Rabbit Hops Back into Our Hearts (and Roasting Pans)

Open the most recent edition of The Art of Eating (sorry, not available online) and you’ll learn a lot about an animal long confined to the margins of the American table. Good old rabbit—what Elmer Fudd was so earnestly questing for every time he set his sights on Bugs Bunny—makes a cameo appearance in this quarter’s edition of the magazine. Out of fashion for its cuddly image (“You’re cooking Thumper?”) and “tastes like chicken” reputation, rabbit is making its way back into kitchens as chefs become increasingly aware of its unique charms.

Chefs from restaurants such as Chez Panisse and Madison, Wisconsin’s Harvest testify on behalf of the animal, which should feature tender, juicy meat complicated by savory notes of grass and game. As you might expect, a rabbit is not a rabbit is not a rabbit; one of the piece’s most interesting diversions examines an effort by Slow Food’s Ark of Taste to identify and preserve dwindling strains of rabbit that might hold great promise for future generations of chefs. For those keeping score at home: The “sweet” taste of the Silver Fox was the panel’s favorite, with layered flavors of butter and herbs.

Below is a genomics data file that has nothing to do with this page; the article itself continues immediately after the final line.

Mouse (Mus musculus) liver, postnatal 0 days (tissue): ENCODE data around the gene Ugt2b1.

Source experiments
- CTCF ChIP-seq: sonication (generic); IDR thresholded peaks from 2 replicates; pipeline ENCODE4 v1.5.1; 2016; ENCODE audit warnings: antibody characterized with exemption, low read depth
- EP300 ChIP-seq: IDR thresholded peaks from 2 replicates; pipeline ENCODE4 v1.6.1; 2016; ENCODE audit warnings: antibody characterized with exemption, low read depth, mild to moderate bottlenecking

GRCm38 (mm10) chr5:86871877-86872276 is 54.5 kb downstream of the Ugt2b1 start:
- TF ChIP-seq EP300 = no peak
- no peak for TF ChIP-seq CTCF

The article concludes with a fascinating digression about hare, an animal that is distinct from the rabbit both biologically and gastronomically. The Limburger cheese of the small quadruped world (the odor is gamy in the extreme, even if the flavor is excellent), hare is the main ingredient in lièvre à la royale. One version of the dish involves a hare stuffed with foie gras and truffles and then cooked slowly in a marinade for two hours on each of three successive days. Gamy or not, that sounds like it’s worth a shot.

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